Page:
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The Illusion Of Choice, Or Maybe It’s Not An Illusion, Who Knows

Ever made a decision?

Of course you have! You chose to visit the League today. And for this, I salute you. Except that, by visiting the League today . . . maybe you’ve killed us all. You bastard.

When you actually think about the choices, decisions and actions you’ve taken that led to your current life, many of them will probably seem unbelievably haphazard. I got to know one of my closest friends because, on my first evening at uni, I happened to go to the student bar and hang around. Crippling isolation compelled me to strike up hesitant conversation with a couple of people. I nearly didn’t go to the bar and there were dozens of other people I might have talked to instead. The last 5 or so years of my life could have been entirely different if I’d taken a second more or less to think about what I was going to do that evening.

Likewise, I got to know my other closest friend through a series of more or less random happenstances, but again things would have been very different had I not been looking to stay around for another year and he hadn’t been looking for a housemate (and I hadn’t happened to see his advert for a vacant room.) For a start, I very likely wouldn’t be here writing this.

The relationships you hold with your closest friends and loved ones are probably all based on tenuous interconnecting circumstance. Go out, or stay in? Go here or there? And maybe you meet someone pretty randomly and it becomes something special. But all the events, the choices that led to you being where you are at that moment discovering that you both love Bon Jovi, become so fractured and multiplying as you go back in time . . . it’s odd to think about.

Another example. I’ve been with my girlfriend for about a year. We met because I went into a salon where she worked. I courted her, won her and then BROKE DOWN HER FAITH. If another salon had been cheaper, I’d have gone there. Would I have met someone else? If I hadn’t been fired from my previous job, I’d never have met my girlfriend at all. And me even being in London in the first place directly results from a decision\action I took some years ago (I won’t give details) that, had I taken it 30 seconds later, would have affected nothing. I’d have never known, of course. I might still have come here, but it would have been very different.

The thing that gets me is that, if you can so easily form a complex and meaningful relationship with someone through a chance meeting informed by countless decisions (by both parties involved, who have in themselves been affected by countless decisions of countless other people) then how many relationships are we missing? If I decided to strike up more conversations with a customer, who would they turn out to be? Is that girl there, the one who sort of smiled at me as I got off the tube, is she the One? Is she another One? How many people are there walking around that have the potential to deeply change my life that I never met thanks to some tiny choice that I probably wasn’t consciously aware of?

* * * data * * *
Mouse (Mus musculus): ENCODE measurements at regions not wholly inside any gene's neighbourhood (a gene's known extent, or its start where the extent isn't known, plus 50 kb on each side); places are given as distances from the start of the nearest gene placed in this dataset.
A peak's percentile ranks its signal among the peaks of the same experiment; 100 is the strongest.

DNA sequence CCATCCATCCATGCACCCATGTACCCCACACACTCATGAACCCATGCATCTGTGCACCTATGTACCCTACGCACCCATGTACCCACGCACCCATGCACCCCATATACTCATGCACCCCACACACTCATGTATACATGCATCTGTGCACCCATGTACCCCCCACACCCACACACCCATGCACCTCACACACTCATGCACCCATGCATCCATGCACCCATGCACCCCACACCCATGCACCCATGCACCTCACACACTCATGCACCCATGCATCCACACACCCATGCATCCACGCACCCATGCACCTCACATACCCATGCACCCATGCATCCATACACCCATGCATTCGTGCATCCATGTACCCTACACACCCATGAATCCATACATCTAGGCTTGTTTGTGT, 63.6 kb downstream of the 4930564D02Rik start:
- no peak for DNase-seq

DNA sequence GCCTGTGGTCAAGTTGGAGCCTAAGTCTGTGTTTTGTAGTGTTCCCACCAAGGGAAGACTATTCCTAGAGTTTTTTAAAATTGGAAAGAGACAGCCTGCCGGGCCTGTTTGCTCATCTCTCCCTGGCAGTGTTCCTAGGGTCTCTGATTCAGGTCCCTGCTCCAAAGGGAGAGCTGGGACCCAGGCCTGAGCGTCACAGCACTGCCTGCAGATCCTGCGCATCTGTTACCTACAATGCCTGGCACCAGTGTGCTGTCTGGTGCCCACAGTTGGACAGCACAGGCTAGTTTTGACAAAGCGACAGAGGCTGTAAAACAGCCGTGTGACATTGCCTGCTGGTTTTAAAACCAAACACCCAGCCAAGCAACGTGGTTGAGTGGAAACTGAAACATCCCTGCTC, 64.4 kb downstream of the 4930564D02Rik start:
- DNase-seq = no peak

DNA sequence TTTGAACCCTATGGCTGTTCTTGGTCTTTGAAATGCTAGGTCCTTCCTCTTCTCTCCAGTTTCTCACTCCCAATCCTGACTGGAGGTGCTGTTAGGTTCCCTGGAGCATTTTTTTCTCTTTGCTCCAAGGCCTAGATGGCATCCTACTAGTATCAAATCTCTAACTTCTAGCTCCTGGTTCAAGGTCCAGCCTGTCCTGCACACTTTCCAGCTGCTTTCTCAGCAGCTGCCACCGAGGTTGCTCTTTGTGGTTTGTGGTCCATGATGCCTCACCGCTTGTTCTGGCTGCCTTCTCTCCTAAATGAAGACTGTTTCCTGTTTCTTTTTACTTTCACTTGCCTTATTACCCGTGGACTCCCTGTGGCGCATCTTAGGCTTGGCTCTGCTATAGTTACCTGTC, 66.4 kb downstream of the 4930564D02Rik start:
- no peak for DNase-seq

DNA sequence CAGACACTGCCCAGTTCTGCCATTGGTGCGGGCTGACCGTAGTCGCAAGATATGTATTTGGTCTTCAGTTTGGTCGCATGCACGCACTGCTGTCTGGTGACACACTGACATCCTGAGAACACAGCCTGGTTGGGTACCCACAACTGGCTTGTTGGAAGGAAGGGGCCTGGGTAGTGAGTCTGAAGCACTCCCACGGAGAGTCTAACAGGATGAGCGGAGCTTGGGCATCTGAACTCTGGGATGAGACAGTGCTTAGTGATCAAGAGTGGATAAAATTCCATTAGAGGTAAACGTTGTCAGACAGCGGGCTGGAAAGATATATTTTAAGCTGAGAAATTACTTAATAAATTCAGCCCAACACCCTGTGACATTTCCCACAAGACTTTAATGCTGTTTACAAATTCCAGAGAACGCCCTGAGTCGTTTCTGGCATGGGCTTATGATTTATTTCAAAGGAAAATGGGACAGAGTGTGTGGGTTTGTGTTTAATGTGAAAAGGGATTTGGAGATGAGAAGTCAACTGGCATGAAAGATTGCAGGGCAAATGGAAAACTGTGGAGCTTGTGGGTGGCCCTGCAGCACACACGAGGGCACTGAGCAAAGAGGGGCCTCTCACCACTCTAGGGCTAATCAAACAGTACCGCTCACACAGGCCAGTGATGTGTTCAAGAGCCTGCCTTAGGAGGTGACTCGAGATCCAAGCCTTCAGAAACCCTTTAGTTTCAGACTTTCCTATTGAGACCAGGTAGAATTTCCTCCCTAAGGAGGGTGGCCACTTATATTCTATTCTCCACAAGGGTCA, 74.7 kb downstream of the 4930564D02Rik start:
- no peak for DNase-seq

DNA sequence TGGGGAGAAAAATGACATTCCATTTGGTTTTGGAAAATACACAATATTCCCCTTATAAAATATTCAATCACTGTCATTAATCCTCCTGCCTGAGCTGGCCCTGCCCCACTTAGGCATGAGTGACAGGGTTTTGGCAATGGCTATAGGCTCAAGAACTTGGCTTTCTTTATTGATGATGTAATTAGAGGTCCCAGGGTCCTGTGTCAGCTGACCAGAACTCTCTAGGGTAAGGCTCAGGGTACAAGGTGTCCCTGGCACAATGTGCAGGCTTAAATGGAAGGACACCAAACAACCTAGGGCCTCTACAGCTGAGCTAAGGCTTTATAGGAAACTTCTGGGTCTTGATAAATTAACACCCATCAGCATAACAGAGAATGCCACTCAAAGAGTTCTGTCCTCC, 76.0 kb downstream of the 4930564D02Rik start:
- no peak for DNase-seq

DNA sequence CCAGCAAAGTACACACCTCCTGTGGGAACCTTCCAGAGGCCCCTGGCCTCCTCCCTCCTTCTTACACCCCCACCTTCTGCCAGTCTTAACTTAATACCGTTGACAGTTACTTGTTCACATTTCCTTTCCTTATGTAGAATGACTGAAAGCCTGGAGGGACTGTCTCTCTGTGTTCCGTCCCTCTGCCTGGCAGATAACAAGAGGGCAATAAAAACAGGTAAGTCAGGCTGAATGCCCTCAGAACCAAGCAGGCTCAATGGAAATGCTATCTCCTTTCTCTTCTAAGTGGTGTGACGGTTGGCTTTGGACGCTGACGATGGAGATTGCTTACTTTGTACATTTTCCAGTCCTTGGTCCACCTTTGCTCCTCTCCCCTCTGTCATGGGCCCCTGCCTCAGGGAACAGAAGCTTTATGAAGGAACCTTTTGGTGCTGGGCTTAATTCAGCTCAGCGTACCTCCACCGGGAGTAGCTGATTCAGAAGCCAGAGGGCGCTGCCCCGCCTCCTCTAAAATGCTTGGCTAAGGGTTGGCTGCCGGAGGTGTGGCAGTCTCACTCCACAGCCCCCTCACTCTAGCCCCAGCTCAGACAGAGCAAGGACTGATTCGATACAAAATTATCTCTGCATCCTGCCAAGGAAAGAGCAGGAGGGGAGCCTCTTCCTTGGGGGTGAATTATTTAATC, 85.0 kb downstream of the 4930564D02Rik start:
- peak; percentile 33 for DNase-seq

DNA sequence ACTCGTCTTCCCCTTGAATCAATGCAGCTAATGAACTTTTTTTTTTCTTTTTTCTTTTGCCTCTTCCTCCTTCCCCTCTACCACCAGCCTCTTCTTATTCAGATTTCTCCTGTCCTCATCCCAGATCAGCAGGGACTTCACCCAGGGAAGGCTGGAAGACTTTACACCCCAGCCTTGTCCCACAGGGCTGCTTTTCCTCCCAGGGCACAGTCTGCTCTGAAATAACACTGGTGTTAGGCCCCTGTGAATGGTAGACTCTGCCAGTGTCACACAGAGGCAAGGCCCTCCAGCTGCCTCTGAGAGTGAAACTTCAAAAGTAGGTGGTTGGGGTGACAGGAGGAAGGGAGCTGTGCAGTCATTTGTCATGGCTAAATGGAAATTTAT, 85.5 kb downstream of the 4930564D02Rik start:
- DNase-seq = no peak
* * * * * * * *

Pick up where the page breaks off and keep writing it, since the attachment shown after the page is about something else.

It’s enough to drive a man insane. Maybe my decision to write this blog will cause something to happen. Maybe Patrick Stewart will read it, be impressed, and adopt me as his son and protege.

Anyone who’s seen “The Curious Case of Benjamin Button” will know that it’s not a great film – but it’s one of the only films I’ve seen that actually spends time trying to grapple with the headwrenching concept of cause and effect. A lengthy sequence details all the countless tiny interconnected things that, had just one been different, would have resulted in a character not getting hit by a car. When your future can be decided by something a complete stranger does or doesn’t do, on a whim in the space of a second, that can affect many other people and events sequentially and exponentially, doesn’t life seem a bit shaky?

Since we have the glory of retrospect, it’s tempting to look at the consequences of all the things we do and think how easily different everything could have been – and to extrapolate from that all the potential pathways we can lead ourselves down. Such thinking can drive you mad, of course, because while we may have the power to make our own choices it is ONLY in retrospect that we can see the full effect of them. I could engage every one of my customers in detailed conversation today, but it was a more or less desultory comment to a customer recently that revealed him as a fairly successful award-winning musician. Do we really have any choice if we only know what we did after the event? Sure, I could do a great many things today, and all of them are possible – but it only becomes real when I DO them. All the previous branching chances collapse as soon as you do anything at all.

And it’s thinking like this that tends to lead to speculations on parallel universes, where everything gets played out, that every choice or non-choice sends the universe spinning down some different route. I personally reject such thinking, unsupported as it is by anything other than wishful thinking. My adopted philosopy is Didactylos’ “Things just happen. What the hell.” I recommend this stance to everyone.